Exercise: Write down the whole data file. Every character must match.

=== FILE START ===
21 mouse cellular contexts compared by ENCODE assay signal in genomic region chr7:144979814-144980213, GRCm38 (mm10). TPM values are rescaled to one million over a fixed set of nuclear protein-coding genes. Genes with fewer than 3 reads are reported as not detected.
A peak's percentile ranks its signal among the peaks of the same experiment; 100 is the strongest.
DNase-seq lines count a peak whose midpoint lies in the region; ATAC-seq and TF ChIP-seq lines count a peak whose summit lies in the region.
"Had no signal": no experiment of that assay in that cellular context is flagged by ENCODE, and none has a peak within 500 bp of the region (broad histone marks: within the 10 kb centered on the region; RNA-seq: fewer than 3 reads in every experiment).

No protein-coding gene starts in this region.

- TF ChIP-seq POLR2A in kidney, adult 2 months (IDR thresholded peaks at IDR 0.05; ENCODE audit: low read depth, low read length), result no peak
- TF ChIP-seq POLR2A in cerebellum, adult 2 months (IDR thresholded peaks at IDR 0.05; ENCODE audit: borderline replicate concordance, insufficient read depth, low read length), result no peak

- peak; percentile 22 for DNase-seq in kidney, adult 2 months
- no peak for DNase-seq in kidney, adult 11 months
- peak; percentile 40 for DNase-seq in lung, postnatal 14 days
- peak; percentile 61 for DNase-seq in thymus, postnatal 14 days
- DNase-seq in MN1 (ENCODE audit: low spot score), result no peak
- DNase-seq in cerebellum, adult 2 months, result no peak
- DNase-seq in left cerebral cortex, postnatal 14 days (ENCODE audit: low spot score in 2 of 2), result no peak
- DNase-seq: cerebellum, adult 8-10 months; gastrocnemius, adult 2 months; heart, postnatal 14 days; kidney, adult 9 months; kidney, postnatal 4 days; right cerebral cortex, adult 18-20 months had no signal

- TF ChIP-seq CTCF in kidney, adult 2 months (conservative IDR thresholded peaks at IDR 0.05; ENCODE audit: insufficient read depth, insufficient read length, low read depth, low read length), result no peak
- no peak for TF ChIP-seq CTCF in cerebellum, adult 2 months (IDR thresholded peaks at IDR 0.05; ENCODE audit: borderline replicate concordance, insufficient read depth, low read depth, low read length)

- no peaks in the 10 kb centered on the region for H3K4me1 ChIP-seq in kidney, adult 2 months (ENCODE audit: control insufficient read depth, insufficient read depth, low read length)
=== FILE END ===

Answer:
21 mouse cellular contexts compared by ENCODE assay signal in genomic region chr7:144979814-144980213, GRCm38 (mm10). TPM values are rescaled to one million over a fixed set of nuclear protein-coding genes. Genes with fewer than 3 reads are reported as not detected.
A peak's percentile ranks its signal among the peaks of the same experiment; 100 is the strongest.
DNase-seq lines count a peak whose midpoint lies in the region; ATAC-seq and TF ChIP-seq lines count a peak whose summit lies in the region.
"Had no signal": no experiment of that assay in that cellular context is flagged by ENCODE, and none has a peak within 500 bp of the region (broad histone marks: within the 10 kb centered on the region; RNA-seq: fewer than 3 reads in every experiment).

No protein-coding gene starts in this region.

- TF ChIP-seq POLR2A in kidney, adult 2 months (IDR thresholded peaks at IDR 0.05; ENCODE audit: low read depth, low read length), result no peak
- TF ChIP-seq POLR2A in cerebellum, adult 2 months (IDR thresholded peaks at IDR 0.05; ENCODE audit: borderline replicate concordance, insufficient read depth, low read length), result no peak

- peak; percentile 22 for DNase-seq in kidney, adult 2 months
- no peak for DNase-seq in kidney, adult 11 months
- peak; percentile 40 for DNase-seq in lung, postnatal 14 days
- peak; percentile 61 for DNase-seq in thymus, postnatal 14 days
- DNase-seq in MN1 (ENCODE audit: low spot score), result no peak
- DNase-seq in cerebellum, adult 2 months, result no peak
- DNase-seq in left cerebral cortex, postnatal 14 days (ENCODE audit: low spot score in 2 of 2), result no peak
- DNase-seq: cerebellum, adult 8-10 months; gastrocnemius, adult 2 months; heart, postnatal 14 days; kidney, adult 9 months; kidney, postnatal 4 days; right cerebral cortex, adult 18-20 months had no signal

- TF ChIP-seq CTCF in kidney, adult 2 months (conservative IDR thresholded peaks at IDR 0.05; ENCODE audit: insufficient read depth, insufficient read length, low read depth, low read length), result no peak
- no peak for TF ChIP-seq CTCF in cerebellum, adult 2 months (IDR thresholded peaks at IDR 0.05; ENCODE audit: borderline replicate concordance, insufficient read depth, low read depth, low read length)

- no peaks in the 10 kb centered on the region for H3K4me1 ChIP-seq in kidney, adult 2 months (ENCODE audit: control insufficient read depth, insufficient read depth, low read length)